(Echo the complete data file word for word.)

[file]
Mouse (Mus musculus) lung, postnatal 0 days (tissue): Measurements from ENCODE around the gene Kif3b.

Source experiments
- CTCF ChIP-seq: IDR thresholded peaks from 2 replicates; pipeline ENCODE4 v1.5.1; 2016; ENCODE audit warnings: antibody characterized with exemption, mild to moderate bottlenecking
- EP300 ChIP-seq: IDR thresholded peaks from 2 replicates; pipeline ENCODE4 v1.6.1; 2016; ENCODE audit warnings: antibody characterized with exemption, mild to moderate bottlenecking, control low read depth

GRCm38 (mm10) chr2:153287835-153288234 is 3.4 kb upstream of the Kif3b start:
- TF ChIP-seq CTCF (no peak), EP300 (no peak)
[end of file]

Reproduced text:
Mouse (Mus musculus) lung, postnatal 0 days (tissue): Measurements from ENCODE around the gene Kif3b.

Source experiments
- CTCF ChIP-seq: IDR thresholded peaks from 2 replicates; pipeline ENCODE4 v1.5.1; 2016; ENCODE audit warnings: antibody characterized with exemption, mild to moderate bottlenecking
- EP300 ChIP-seq: IDR thresholded peaks from 2 replicates; pipeline ENCODE4 v1.6.1; 2016; ENCODE audit warnings: antibody characterized with exemption, mild to moderate bottlenecking, control low read depth

GRCm38 (mm10) chr2:153287835-153288234 is 3.4 kb upstream of the Kif3b start:
- TF ChIP-seq CTCF (no peak), EP300 (no peak)